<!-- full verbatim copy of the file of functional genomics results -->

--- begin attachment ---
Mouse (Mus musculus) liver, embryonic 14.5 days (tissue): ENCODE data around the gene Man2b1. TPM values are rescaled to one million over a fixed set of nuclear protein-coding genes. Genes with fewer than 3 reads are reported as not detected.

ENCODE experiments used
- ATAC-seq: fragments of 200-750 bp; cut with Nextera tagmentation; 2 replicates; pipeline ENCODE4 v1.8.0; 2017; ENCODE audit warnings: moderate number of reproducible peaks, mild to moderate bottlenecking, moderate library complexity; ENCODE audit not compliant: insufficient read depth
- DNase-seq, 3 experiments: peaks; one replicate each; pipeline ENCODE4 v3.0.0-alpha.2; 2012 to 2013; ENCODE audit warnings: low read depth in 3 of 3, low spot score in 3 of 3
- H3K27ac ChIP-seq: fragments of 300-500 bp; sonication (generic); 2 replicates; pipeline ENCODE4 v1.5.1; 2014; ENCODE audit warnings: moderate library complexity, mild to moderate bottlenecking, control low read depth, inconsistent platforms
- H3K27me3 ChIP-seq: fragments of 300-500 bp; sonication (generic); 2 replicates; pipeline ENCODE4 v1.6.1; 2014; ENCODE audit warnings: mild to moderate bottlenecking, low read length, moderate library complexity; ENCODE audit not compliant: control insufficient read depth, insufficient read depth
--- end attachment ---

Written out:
Mouse (Mus musculus) liver, embryonic 14.5 days (tissue): ENCODE data around the gene Man2b1. TPM values are rescaled to one million over a fixed set of nuclear protein-coding genes. Genes with fewer than 3 reads are reported as not detected.

ENCODE experiments used
- ATAC-seq: fragments of 200-750 bp; cut with Nextera tagmentation; 2 replicates; pipeline ENCODE4 v1.8.0; 2017; ENCODE audit warnings: moderate number of reproducible peaks, mild to moderate bottlenecking, moderate library complexity; ENCODE audit not compliant: insufficient read depth
- DNase-seq, 3 experiments: peaks; one replicate each; pipeline ENCODE4 v3.0.0-alpha.2; 2012 to 2013; ENCODE audit warnings: low read depth in 3 of 3, low spot score in 3 of 3
- H3K27ac ChIP-seq: fragments of 300-500 bp; sonication (generic); 2 replicates; pipeline ENCODE4 v1.5.1; 2014; ENCODE audit warnings: moderate library complexity, mild to moderate bottlenecking, control low read depth, inconsistent platforms
- H3K27me3 ChIP-seq: fragments of 300-500 bp; sonication (generic); 2 replicates; pipeline ENCODE4 v1.6.1; 2014; ENCODE audit warnings: mild to moderate bottlenecking, low read length, moderate library complexity; ENCODE audit not compliant: control insufficient read depth, insufficient read depth